By the end of Thursday, the European Medicines Agency (EMA) is expected to clear the way for the European Commission to approve the COVID vaccine produced by Janssen, a subsidiary of US pharma giant Johnson & Johnson.
This version of the vaccine, which was revealed in January to work with just a single dose, is expected to arrive in the EU by 1st April, at the very earliest.
As reported by Politico, unlike Pfizer, Johnson & Johnson has not committed any shipments until the second quarter of the year, meaning there will likely be at least a three week lag between its approval and its distribution.
On Wednesday, after the Government was forced to announce a raft of new restrictions in the light of Malta’s highest number of daily COVID cases ever, Deputy Prime Minister and Minister for Health Chris Fearne commented the country has 250,000 doses of the vaccine already reserved.
Speaking as spiralling cases and newly announced tight restrictions in Malta have seen the vaccination rollout program being viewed with more and more urgency, Mr Fearne also announced the opening of two more vaccine centres. One will be at MCAST, and the other at the Aurora in Gozo.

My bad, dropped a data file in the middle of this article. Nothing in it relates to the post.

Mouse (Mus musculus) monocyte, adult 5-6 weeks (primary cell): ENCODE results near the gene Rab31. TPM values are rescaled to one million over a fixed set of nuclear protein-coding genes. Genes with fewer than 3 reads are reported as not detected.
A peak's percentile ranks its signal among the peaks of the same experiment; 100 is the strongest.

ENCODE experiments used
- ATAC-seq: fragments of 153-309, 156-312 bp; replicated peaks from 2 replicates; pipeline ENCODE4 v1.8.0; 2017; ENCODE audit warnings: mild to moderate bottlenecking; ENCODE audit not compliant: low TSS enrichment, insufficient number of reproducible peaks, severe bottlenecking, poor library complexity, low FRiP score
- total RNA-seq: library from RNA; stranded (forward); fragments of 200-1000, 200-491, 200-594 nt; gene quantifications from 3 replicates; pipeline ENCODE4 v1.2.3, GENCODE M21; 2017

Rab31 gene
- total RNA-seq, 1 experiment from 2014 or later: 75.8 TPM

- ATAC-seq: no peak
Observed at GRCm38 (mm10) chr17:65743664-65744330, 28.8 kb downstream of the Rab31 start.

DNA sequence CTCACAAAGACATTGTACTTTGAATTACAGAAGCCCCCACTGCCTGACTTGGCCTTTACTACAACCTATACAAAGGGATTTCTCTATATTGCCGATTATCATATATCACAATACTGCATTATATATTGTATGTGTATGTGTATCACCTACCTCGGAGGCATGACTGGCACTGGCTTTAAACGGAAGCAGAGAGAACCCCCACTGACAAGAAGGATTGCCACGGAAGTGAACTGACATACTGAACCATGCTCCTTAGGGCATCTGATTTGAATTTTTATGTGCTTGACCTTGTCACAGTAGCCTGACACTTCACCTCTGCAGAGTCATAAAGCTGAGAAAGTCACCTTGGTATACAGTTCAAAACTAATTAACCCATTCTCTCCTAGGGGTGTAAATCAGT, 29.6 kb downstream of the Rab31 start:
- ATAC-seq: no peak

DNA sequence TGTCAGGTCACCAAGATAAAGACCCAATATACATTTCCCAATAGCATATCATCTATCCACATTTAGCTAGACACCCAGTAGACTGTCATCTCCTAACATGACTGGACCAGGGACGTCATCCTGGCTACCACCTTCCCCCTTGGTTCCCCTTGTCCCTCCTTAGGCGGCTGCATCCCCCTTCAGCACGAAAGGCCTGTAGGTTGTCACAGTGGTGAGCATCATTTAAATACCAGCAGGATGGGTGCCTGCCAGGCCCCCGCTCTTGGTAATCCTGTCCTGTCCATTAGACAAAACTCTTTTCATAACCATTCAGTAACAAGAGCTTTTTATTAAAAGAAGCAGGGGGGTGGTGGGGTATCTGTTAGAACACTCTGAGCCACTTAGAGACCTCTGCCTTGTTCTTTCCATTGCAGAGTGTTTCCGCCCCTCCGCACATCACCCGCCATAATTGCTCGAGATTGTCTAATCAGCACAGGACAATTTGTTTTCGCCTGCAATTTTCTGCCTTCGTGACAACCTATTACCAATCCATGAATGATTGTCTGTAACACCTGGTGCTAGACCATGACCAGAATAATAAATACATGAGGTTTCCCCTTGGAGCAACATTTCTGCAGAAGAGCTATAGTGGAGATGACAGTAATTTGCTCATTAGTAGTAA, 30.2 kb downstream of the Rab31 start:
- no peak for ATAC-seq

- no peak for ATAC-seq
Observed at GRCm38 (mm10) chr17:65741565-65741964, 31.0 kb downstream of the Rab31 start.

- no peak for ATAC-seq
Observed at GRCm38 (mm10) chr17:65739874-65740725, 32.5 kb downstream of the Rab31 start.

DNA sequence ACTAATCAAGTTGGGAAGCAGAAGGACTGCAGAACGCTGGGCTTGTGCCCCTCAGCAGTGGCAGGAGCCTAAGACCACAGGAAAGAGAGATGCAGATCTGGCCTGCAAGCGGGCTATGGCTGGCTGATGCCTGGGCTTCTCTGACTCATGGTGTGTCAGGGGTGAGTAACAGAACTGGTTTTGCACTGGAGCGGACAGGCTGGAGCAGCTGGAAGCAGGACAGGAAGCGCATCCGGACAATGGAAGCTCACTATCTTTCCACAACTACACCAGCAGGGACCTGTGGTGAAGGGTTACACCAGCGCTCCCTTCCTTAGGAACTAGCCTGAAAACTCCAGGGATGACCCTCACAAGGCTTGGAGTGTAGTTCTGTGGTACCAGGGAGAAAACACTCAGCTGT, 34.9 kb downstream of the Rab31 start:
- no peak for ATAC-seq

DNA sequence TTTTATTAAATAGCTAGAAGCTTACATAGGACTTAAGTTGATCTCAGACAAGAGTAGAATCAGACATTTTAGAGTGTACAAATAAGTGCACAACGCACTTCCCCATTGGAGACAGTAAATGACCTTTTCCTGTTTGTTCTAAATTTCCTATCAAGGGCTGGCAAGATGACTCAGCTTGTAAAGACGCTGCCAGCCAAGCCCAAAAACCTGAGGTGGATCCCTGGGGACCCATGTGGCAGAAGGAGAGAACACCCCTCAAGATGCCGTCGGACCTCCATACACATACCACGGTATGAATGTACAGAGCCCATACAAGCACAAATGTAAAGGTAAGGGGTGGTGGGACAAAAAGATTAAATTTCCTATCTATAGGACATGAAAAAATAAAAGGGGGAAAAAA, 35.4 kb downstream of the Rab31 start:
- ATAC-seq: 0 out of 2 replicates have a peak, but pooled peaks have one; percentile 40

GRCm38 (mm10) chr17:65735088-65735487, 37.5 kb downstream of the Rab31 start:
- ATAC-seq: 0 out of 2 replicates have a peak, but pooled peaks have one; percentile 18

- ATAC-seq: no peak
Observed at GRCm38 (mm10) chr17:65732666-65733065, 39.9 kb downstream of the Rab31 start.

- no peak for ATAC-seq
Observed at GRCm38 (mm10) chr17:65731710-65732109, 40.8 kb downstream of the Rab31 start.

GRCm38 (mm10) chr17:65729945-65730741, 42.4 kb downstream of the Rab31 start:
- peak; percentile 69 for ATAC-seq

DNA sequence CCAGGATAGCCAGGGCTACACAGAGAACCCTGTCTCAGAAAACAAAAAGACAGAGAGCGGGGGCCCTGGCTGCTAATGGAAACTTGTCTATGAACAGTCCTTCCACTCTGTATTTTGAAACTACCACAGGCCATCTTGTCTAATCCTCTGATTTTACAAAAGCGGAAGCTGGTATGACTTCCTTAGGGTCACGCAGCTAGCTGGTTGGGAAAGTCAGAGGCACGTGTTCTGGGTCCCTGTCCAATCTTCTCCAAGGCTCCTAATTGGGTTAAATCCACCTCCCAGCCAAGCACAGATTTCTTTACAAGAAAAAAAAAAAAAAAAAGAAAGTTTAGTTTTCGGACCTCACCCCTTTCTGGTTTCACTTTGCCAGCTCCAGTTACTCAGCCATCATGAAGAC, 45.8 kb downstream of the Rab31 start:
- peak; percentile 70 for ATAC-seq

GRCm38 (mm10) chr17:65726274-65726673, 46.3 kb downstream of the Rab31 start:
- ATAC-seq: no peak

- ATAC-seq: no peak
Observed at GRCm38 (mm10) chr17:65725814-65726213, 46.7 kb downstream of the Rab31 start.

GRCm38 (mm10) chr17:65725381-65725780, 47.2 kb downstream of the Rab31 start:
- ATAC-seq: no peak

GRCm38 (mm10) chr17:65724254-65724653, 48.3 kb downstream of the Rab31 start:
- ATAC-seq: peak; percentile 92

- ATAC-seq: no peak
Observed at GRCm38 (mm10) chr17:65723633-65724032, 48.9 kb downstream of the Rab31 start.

The Johnson & Johnson offering will be the fourth vaccine to have gained EMA approval, after those produced by Pfizer, Moderna, and AstraZeneca.
So far, the EU has received more than 50 million vaccine doses in total, although European Commission President Ursula von der Leyen has said that this will reach a monthly 100 million during April.
Also in recent days, it was announced that Russia will be producing its version of the vaccine, Sputnik V at a plant in Italy, representing its first EU contract.
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